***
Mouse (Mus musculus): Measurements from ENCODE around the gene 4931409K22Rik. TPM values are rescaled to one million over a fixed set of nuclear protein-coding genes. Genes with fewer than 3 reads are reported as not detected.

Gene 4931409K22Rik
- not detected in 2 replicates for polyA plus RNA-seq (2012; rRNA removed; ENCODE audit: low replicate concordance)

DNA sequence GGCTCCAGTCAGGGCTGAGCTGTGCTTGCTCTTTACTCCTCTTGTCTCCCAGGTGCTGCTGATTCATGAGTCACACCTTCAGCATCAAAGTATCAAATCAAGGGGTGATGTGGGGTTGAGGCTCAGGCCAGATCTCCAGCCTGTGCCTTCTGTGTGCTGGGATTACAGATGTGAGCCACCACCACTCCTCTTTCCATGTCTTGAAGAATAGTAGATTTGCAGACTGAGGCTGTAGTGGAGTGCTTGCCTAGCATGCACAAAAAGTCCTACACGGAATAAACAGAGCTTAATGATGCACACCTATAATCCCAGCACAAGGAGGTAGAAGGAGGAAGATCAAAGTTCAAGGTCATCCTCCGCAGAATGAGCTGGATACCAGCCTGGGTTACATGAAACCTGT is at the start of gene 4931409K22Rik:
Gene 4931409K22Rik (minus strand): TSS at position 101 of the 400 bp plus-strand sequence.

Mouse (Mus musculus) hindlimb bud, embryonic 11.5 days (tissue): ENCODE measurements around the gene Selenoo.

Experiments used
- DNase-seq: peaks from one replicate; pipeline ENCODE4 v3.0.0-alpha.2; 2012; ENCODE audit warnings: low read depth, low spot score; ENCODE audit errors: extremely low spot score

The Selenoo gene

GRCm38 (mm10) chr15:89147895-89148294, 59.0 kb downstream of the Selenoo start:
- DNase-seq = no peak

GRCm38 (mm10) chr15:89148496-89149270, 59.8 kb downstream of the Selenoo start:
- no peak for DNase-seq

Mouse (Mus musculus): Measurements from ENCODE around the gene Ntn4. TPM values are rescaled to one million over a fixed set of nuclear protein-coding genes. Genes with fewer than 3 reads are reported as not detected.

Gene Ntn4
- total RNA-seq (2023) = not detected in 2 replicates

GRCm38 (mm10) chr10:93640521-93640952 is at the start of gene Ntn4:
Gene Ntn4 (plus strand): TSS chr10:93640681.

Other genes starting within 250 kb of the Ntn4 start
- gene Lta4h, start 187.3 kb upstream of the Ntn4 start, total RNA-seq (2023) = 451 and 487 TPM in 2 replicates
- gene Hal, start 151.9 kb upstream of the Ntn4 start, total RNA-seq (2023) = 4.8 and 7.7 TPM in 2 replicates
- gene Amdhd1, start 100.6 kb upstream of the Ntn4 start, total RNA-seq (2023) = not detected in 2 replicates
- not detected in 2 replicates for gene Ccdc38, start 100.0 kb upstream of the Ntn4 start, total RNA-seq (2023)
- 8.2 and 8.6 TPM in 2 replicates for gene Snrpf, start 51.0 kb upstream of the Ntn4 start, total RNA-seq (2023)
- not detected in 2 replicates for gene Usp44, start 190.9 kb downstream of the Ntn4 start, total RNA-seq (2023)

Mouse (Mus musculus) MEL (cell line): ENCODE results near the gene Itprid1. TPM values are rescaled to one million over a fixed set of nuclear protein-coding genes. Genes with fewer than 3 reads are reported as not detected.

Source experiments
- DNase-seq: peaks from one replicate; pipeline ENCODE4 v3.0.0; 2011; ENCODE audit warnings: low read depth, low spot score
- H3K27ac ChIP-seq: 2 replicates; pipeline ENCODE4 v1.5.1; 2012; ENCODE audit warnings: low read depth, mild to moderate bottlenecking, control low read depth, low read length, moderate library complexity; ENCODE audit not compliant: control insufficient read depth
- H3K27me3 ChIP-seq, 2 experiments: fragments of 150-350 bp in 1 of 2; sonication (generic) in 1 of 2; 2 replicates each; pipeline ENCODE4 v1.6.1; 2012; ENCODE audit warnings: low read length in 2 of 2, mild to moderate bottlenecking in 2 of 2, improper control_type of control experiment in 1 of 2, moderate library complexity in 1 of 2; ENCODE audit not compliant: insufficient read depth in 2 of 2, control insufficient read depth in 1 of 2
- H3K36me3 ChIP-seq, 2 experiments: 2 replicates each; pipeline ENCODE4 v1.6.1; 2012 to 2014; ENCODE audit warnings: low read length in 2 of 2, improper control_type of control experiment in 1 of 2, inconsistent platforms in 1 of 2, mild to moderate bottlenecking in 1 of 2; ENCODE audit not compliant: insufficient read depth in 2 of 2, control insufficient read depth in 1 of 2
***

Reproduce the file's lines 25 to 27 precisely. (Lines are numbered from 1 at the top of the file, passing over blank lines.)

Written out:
- not detected in 2 replicates for gene Usp44, start 190.9 kb downstream of the Ntn4 start, total RNA-seq (2023)

Mouse (Mus musculus) MEL (cell line): ENCODE results near the gene Itprid1. TPM values are rescaled to one million over a fixed set of nuclear protein-coding genes. Genes with fewer than 3 reads are reported as not detected.

Source experiments